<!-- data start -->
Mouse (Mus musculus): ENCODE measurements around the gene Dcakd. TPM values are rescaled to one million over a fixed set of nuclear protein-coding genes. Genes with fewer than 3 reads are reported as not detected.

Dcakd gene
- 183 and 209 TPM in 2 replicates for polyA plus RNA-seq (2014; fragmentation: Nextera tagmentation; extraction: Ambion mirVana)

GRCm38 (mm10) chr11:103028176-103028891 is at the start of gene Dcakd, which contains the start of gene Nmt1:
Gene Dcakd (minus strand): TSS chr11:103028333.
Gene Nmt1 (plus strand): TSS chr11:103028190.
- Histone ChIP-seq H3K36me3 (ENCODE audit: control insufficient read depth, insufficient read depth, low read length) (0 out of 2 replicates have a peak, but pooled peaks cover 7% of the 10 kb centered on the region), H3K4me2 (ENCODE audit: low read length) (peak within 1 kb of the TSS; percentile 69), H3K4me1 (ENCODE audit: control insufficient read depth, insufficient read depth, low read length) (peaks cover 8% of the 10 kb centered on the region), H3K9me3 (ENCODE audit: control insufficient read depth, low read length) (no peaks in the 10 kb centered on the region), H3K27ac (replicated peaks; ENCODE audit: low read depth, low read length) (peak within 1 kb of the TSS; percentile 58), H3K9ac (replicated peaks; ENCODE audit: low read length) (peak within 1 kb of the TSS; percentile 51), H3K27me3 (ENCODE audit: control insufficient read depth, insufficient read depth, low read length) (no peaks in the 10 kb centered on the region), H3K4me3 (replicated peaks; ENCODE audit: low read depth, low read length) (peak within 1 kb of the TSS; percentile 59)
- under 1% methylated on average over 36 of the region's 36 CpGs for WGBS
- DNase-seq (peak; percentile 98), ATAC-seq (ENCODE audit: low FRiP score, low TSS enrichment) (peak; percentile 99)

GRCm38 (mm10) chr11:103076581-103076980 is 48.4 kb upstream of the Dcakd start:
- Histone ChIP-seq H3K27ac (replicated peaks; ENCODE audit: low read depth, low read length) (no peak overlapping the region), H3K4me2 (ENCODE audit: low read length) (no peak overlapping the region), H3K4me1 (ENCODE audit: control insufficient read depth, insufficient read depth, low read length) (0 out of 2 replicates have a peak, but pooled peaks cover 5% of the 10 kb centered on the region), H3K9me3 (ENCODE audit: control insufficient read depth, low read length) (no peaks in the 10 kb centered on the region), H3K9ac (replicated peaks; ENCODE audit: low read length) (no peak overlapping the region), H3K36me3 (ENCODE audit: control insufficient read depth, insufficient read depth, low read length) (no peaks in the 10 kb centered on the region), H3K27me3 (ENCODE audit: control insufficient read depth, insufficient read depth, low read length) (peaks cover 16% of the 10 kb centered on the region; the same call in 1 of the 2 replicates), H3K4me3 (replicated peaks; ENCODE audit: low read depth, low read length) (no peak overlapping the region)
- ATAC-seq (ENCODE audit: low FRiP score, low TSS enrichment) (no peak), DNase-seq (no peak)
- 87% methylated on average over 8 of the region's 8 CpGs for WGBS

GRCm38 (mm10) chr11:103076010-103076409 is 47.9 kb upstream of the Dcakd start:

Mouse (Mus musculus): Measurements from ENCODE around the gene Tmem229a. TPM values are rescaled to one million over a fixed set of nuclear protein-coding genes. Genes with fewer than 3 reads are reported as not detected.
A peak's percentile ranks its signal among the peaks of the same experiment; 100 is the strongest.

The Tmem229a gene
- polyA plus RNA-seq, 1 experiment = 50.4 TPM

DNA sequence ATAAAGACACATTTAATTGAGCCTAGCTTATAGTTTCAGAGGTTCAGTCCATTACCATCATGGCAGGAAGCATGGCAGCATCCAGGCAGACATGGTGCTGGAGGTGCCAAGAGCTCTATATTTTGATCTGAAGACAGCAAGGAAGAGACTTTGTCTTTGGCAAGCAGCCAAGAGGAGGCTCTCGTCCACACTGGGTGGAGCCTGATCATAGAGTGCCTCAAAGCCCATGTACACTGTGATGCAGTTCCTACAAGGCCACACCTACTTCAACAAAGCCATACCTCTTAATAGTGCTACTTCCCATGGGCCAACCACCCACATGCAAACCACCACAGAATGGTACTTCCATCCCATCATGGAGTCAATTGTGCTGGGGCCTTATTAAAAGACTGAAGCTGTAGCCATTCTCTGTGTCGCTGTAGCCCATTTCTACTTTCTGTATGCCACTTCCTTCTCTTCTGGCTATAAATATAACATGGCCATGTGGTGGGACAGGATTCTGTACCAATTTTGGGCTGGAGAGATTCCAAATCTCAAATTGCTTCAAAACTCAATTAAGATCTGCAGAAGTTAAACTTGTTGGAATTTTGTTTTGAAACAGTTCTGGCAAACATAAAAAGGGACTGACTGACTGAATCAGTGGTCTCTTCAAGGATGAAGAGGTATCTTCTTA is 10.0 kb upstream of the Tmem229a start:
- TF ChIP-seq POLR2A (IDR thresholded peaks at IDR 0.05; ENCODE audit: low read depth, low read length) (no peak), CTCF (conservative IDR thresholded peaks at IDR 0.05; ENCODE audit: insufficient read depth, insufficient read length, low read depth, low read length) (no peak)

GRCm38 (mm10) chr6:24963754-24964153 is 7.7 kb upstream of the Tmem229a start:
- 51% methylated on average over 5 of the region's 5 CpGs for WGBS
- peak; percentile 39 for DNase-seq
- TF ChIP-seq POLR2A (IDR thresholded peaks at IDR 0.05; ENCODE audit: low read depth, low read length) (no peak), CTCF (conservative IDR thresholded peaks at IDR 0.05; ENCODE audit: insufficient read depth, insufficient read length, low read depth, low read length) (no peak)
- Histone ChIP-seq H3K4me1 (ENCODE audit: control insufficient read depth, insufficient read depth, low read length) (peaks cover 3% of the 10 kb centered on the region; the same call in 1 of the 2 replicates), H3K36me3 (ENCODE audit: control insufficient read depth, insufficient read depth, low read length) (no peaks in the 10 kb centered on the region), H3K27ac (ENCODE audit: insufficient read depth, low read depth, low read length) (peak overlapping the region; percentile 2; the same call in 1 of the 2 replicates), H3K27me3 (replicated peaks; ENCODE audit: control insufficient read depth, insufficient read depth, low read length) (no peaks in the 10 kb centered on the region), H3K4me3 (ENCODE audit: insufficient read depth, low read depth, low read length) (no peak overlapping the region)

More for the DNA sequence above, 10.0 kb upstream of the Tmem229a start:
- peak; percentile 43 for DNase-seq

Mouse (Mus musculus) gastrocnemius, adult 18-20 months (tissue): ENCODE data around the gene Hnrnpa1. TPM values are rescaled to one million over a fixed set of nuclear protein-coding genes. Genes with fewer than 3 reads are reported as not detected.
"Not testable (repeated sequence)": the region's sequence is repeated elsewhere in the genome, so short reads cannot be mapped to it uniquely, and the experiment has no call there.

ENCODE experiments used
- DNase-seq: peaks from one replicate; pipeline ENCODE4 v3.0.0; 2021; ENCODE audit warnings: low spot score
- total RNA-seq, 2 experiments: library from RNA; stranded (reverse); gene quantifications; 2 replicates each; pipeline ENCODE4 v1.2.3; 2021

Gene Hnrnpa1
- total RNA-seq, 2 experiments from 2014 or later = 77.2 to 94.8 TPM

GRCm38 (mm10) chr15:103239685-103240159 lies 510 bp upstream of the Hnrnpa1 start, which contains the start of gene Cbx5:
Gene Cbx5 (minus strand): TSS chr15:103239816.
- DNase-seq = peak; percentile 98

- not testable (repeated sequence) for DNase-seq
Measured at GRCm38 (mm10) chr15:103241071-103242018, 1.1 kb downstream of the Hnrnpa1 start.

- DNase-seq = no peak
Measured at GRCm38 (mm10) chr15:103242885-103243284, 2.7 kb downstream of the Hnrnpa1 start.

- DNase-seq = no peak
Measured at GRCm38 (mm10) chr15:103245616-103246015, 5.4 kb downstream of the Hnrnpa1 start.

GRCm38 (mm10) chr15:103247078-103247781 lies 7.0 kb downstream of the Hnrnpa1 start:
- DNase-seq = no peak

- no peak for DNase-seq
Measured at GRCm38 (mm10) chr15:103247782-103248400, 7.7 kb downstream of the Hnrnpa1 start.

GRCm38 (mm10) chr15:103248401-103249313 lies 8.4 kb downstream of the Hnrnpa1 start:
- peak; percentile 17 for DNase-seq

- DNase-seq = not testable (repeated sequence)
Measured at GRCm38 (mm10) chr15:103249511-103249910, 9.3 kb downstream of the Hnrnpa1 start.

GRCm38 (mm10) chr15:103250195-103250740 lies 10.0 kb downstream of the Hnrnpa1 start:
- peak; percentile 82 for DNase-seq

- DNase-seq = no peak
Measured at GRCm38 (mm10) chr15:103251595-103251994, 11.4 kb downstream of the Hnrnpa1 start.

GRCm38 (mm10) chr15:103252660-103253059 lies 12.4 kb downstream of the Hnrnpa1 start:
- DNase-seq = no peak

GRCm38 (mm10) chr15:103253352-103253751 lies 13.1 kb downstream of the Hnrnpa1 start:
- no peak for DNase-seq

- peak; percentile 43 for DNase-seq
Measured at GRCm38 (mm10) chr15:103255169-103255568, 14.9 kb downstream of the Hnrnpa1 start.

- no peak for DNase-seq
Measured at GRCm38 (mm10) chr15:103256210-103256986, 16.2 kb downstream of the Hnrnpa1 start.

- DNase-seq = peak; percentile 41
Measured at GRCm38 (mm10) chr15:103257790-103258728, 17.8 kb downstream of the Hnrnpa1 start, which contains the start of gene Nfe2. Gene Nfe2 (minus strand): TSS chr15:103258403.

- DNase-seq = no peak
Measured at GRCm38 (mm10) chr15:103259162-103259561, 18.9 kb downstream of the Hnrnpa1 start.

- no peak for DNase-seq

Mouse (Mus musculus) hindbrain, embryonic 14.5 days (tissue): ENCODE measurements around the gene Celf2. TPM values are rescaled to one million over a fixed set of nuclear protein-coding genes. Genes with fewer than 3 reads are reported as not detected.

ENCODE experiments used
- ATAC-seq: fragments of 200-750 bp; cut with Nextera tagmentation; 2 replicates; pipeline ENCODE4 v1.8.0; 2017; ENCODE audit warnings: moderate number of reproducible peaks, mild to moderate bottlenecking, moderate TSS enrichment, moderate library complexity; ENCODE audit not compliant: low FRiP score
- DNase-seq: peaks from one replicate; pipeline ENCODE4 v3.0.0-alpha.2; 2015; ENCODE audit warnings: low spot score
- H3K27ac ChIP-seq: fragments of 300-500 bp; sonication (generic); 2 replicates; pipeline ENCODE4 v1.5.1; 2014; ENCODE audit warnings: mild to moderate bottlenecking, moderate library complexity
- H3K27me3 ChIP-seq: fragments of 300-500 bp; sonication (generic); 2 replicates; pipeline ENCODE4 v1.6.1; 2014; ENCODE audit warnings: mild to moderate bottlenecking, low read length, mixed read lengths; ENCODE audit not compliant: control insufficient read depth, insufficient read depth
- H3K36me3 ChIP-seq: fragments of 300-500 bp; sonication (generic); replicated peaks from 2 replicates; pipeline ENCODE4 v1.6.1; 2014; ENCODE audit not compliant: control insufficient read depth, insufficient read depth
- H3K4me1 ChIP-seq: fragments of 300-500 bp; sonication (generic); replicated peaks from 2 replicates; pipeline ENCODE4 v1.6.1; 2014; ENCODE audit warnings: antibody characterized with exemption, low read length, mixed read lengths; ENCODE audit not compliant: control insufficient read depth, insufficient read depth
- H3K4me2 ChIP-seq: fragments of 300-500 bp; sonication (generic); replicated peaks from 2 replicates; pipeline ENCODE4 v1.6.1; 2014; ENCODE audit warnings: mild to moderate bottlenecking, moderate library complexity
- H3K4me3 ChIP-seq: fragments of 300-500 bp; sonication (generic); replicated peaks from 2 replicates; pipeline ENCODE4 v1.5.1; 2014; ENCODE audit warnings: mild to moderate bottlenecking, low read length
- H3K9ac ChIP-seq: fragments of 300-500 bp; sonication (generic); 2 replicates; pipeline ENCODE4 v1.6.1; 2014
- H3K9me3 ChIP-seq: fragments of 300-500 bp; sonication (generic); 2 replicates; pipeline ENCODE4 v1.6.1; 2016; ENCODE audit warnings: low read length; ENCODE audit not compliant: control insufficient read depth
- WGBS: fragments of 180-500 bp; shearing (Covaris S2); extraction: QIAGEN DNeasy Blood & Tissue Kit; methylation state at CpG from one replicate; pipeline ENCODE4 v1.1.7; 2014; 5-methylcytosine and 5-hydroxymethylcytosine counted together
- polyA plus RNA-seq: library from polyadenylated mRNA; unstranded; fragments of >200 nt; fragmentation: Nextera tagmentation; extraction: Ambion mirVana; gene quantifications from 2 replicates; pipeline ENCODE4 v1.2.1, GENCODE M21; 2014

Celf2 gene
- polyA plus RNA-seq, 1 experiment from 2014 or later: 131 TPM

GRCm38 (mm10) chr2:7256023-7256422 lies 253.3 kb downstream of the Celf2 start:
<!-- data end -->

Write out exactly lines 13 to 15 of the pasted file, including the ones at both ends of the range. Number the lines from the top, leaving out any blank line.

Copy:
- 87% methylated on average over 8 of the region's 8 CpGs for WGBS

GRCm38 (mm10) chr11:103076010-103076409 is 47.9 kb upstream of the Dcakd start:

Mouse (Mus musculus): Measurements from ENCODE around the gene Tmem229a. TPM values are rescaled to one million over a fixed set of nuclear protein-coding genes. Genes with fewer than 3 reads are reported as not detected.